On the evening of 30 October, when newspapers began reporting that a new national lockdown was looming, a running theme – like some kitsch film one might watch on TV on Christmas Day – was the government’s mission to “save Christmas”.
“National Lockdown ‘could save Christmas’,” the Guardian declared on its front page. The newspaper reported that “scientists and public health advisers said imposing new national measures could ‘save Christmas from the coronavirus’ and allow families to meet during the festive season.”
“Summit to save Christmas”, was the i’s front page. The Prime Minister, the paper reported, had “summoned the leaders of Welsh, Scottish and Northern Irish governments to a four-nations summit to agree a ‘common approach’ to reducing cases before Christmas.” Liberal Democrat leader Ed Davey tweeted: “If the government wants to save Christmas for families across England – the PM needs to act now.”
And on Monday, after Michael Gove admitted that lockdown could be extended beyond 2 December, the Daily Mirror’s front page rang the alarm. “Christmas is hanging in the balance,” the paper warned.
These “save Christmas” noises had been percolating for a while. In late October, a spokesman for the Prime Minister said that it was Johnson’s “ambition” for people to be able to celebrate Christmas with their families. Earlier that month Johnson insisted in an interview with ITV Anglia – leaning forward, eyes wide, gesturing with both hands in emphasis – that the government would do “everything we can, everything we can to make sure that Christmas for everybody is as normal as possible.”
Whether the messaging was aimed at making lockdown more palatable, or whether the “save Christmas” objective is genuine, for some minority groups, these rumblings have highlighted how differently the government has approached their celebrations. They have been a reminder of what it means to be a minority.
Muslims, for instance, celebrated two Eids this year under strict restrictions, with little attempt by Westminster to safeguard their traditions. At 9pm on a Thursday night at the end of July, the day before Eid al-Adha, the government announced new Covid-19 rules in parts of northern England. Gatherings of separate households were banned, though pubs and restaurants remained open.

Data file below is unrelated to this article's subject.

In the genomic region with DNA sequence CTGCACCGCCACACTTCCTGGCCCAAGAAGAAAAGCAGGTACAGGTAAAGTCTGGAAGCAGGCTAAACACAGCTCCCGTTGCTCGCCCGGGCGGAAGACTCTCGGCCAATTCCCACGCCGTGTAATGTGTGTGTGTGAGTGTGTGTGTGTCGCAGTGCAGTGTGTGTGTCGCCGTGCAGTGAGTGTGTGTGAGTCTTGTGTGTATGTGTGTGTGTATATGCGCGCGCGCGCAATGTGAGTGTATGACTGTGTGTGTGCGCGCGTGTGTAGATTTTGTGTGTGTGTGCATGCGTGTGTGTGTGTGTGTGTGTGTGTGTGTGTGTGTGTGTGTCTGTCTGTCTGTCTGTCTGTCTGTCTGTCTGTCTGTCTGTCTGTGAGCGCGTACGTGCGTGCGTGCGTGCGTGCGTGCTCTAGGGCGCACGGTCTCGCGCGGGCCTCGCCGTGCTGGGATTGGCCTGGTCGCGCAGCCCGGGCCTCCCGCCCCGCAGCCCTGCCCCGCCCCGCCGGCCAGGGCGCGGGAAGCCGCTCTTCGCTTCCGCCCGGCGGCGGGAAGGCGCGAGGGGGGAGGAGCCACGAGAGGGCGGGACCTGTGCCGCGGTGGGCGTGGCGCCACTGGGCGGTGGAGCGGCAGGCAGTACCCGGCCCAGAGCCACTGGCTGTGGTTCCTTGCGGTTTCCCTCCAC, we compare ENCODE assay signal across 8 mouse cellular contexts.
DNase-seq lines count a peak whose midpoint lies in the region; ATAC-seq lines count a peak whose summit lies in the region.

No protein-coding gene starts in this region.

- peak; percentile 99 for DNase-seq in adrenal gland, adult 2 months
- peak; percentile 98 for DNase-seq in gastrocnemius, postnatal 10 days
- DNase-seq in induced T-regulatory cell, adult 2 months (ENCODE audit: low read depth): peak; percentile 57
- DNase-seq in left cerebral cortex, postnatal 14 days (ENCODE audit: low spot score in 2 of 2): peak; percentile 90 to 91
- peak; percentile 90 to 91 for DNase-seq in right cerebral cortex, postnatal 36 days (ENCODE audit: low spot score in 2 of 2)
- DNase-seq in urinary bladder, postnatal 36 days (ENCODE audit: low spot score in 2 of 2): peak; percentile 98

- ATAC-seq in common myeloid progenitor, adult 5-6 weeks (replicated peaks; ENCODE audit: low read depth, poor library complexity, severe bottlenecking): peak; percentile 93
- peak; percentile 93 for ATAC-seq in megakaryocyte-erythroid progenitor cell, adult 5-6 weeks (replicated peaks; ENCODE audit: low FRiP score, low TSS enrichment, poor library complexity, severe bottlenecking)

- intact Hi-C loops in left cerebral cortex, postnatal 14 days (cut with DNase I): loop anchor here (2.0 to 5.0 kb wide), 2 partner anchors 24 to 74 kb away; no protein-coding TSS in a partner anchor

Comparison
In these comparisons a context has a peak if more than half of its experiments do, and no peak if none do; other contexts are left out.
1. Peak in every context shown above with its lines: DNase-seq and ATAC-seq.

At the time, the Health Secretary, Matt Hancock denied that the measures were targeting Muslims specifically. “No, my heart goes out to the Muslim communities in these areas because I know how important the Eid celebrations are,” he told the Today programme the day after the rules were announced. “I’m very grateful to the local Muslim leaders, the imams in fact, across the country who’ve been working so hard to find a way to have Covid-secure celebrations.”
But as one Colin Burne of Cumbria wrote in a letter to the Independent that week: “We have all known that this was a potential problem for weeks and, other than a few cautionary words hidden among the plethora of advice being churned out on a daily basis, the government at all levels did nothing about it until they introduced the nuclear option three hours before Eid began.”
Jews have also had to adapt to last-minute announcements. In September, the government announced the “rule of six” just days ahead of Jewish New Year and before the High Holy Day period, which includes Yom Kippur, the holiest day of the Jewish calendar. In my family’s case, the rules at least helped us put an end to days of tortuous wrangling over where to have our meal. Our larger-than-six family split into two. My parents ate with my sister’s family, and joined mine and my eldest sister for dessert.
I remember hearing a segment on the Today programme at the time about how Jews were celebrating the new year in Covid-safe ways. There was an interview with someone from a Reform congregation that held the new year’s synagogue service outside in cars, with each family isolated in their vehicle, blowing the car horn instead of the traditional shofar, a ram’s horn. There were other reports, too, of synagogue services held on Zoom. The implication was that Jews were doing their bit to keep the country safe from the virus.